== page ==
Judaism teaches that every human life is valuable, born and unborn, Rabbi Yaakov Menken wrote earlier this month at Newsweek in response to claims that abortions are a “Jewish value.”
Menken, the managing director of the Coalition for Jewish Values, said he wants to expose false claims about abortion made in a National Council of Jewish Women publication.
He said many see value in the moral teachings of the Bible even when they do not follow most of them, and these people tend to “reconstruct” biblical instructions to fit their behavioral preferences.
“The ‘Abortion and Jewish Values Toolkit’ from the National Council of Jewish Women (NCJW) is a case study in this phenomenon,” the rabbi wrote. “The ‘Toolkit’ begins with the claim that ‘Judaism permits abortion. Full stop.’ Few things have been said about Judaism by its purported adherents that are more clearly untrue.”
The truth is that Judaism is “unambiguously” and “emphatically” pro-life, the rabbi said.
From ancient to modern times, Jewish legal authorities have taught that abortions are a form of murder, he continued. Jewish scriptures and teachings also emphasize the value of the unborn child.
For example, Menken said Jews are required by law to save an unborn baby whose life is at risk, even if it requires work on the Sabbath.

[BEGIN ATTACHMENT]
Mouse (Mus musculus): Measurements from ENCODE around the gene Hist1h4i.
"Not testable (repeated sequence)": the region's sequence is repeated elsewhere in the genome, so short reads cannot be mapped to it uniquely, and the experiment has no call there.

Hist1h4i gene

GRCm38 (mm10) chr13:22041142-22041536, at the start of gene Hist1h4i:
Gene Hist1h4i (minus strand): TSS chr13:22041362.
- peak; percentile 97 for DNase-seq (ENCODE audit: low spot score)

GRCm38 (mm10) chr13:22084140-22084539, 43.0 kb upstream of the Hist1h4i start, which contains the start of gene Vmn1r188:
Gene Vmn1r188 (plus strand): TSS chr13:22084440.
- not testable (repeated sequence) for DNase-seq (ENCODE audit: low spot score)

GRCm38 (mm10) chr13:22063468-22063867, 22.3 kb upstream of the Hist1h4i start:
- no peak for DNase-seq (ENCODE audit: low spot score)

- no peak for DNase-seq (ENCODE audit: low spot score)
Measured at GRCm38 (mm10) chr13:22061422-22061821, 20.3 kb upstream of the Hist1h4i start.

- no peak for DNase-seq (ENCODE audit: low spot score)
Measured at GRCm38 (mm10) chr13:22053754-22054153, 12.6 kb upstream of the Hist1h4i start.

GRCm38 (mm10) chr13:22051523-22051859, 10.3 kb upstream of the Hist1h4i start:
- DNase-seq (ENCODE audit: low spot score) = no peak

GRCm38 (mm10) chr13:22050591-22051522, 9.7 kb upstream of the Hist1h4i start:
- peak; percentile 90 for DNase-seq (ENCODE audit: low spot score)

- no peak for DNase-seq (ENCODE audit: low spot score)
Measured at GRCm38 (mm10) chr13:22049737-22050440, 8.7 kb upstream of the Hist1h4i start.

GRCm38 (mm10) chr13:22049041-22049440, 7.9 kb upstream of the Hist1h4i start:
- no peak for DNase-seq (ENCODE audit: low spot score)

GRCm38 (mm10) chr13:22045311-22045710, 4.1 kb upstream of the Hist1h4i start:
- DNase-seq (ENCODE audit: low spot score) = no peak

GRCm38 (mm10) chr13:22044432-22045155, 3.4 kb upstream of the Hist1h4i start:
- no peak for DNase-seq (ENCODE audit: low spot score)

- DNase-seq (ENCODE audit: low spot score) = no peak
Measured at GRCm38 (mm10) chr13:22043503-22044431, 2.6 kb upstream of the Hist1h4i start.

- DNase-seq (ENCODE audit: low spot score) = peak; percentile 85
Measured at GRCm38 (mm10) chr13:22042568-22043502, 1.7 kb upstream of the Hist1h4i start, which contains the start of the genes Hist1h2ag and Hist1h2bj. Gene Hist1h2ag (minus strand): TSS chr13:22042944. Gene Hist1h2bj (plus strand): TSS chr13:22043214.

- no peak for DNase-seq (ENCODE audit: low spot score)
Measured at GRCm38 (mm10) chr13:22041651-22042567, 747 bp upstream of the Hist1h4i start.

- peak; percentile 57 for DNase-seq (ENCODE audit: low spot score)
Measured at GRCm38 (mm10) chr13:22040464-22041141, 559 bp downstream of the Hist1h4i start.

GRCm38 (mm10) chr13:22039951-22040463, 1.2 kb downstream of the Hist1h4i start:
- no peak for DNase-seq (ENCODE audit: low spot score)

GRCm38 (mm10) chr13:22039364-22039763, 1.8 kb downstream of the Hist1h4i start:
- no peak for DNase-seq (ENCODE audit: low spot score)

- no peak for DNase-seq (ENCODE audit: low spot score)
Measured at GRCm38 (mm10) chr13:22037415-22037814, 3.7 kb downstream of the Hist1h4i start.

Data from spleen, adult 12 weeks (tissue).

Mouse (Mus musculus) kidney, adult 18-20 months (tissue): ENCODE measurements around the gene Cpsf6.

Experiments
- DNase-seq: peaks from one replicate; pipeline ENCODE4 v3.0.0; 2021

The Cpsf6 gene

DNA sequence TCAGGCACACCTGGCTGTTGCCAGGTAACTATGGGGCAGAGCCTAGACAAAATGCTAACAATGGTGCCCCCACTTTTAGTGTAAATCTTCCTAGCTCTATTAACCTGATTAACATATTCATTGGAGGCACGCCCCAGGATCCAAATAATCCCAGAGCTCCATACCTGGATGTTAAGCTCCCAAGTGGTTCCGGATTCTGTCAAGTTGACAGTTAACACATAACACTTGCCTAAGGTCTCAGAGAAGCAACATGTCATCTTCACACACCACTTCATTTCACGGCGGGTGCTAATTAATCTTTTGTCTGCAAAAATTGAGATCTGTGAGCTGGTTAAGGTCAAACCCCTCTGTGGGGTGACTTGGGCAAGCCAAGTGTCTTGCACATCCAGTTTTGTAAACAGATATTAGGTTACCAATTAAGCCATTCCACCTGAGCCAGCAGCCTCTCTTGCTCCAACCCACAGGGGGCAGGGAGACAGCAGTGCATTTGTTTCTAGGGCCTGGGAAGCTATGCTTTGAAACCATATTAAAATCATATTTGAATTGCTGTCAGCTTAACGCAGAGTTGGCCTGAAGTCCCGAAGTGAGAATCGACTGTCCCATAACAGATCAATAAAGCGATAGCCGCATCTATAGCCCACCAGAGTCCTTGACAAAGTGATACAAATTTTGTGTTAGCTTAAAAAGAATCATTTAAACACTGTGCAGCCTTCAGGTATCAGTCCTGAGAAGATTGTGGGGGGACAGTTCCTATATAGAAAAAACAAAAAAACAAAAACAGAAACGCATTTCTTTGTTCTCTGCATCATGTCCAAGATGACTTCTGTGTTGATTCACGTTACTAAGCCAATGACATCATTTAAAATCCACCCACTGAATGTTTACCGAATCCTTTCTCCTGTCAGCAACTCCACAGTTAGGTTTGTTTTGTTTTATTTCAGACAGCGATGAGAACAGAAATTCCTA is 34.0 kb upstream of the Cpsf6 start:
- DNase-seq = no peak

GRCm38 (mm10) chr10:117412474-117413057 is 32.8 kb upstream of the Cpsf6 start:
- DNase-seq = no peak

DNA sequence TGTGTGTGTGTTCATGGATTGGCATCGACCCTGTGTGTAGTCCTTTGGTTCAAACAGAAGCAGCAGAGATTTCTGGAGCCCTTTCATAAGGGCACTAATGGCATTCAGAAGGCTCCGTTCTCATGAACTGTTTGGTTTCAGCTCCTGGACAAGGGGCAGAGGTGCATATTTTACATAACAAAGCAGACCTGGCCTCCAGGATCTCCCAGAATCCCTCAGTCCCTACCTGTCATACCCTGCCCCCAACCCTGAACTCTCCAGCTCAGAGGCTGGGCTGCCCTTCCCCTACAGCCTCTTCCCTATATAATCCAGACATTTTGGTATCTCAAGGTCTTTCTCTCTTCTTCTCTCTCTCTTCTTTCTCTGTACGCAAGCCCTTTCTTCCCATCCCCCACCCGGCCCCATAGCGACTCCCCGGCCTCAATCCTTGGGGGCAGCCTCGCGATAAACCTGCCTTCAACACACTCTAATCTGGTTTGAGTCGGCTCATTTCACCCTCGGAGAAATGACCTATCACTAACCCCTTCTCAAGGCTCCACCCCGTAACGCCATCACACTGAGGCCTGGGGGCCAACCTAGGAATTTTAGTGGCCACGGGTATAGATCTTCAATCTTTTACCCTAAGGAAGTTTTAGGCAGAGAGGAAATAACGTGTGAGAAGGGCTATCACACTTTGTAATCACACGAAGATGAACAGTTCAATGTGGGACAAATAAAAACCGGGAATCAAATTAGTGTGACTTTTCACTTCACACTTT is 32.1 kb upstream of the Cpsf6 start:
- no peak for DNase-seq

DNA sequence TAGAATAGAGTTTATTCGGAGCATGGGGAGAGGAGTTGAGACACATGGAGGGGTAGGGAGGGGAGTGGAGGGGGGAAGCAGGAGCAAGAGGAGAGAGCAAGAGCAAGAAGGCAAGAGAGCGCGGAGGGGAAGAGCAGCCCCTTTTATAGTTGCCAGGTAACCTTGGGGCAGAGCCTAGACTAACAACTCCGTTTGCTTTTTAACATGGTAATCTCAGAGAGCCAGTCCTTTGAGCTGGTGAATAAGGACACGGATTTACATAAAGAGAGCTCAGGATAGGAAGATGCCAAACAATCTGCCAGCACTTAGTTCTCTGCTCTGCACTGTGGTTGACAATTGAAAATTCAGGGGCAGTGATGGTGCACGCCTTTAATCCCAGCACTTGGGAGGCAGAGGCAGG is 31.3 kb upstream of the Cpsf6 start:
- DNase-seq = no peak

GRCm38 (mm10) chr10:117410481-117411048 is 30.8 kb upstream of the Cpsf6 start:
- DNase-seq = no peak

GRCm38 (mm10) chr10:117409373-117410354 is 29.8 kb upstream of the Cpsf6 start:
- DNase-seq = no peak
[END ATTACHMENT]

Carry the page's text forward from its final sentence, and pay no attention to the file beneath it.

“As lifesaving activity is the only situation in which a Sabbath violation is permitted; were a fetus not deemed alive by the Torah, this behavior would be entirely prohibited,” he said.
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The Jewish Bible’s position on life is unambiguous—and unambiguously “pro-life.” It is … the source for the value placed on human life in civilized Western society. The Torah identifies human life as a soul placed (breathed) within a body by G-d Himself. Rebecca is told not only that she is carrying twins, but that they have distinct natures and characters that explain their behaviors in utero. Jeremiah is told explicitly that “Before I placed you in the womb I knew you, before you left the uterus I sanctified you, I appointed you a prophet to the nations” [Jer. 1:5; emphasis, of course, added].
The only time Jewish law allows abortions is when the mother’s life is at risk, he continued. According to the Mishnah, abortions are required when the unborn baby endangers the mother’s life “because her life precedes” the unborn baby’s.
Abortions to save the mother’s life are extremely rare, and, as Menken emphasized, the teaching makes it very clear that “a fetal life is indeed a life” and an abortion even when necessary to save a life is a tragedy, not a “choice.”
He said he is thankful that America’s founders believed in the moral teachings that emphasize “the inestimable value of every human life.”